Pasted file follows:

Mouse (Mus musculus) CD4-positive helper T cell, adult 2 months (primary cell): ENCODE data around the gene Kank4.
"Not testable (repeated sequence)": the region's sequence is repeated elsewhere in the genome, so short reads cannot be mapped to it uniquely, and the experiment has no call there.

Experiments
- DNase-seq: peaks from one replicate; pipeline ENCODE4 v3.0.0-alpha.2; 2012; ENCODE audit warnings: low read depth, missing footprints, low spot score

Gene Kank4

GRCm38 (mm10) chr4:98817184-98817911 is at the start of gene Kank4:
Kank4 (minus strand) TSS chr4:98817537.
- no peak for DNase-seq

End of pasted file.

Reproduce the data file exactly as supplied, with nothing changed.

Mouse (Mus musculus) CD4-positive helper T cell, adult 2 months (primary cell): ENCODE data around the gene Kank4.
"Not testable (repeated sequence)": the region's sequence is repeated elsewhere in the genome, so short reads cannot be mapped to it uniquely, and the experiment has no call there.

Experiments
- DNase-seq: peaks from one replicate; pipeline ENCODE4 v3.0.0-alpha.2; 2012; ENCODE audit warnings: low read depth, missing footprints, low spot score

Gene Kank4

GRCm38 (mm10) chr4:98817184-98817911 is at the start of gene Kank4:
Kank4 (minus strand) TSS chr4:98817537.
- no peak for DNase-seq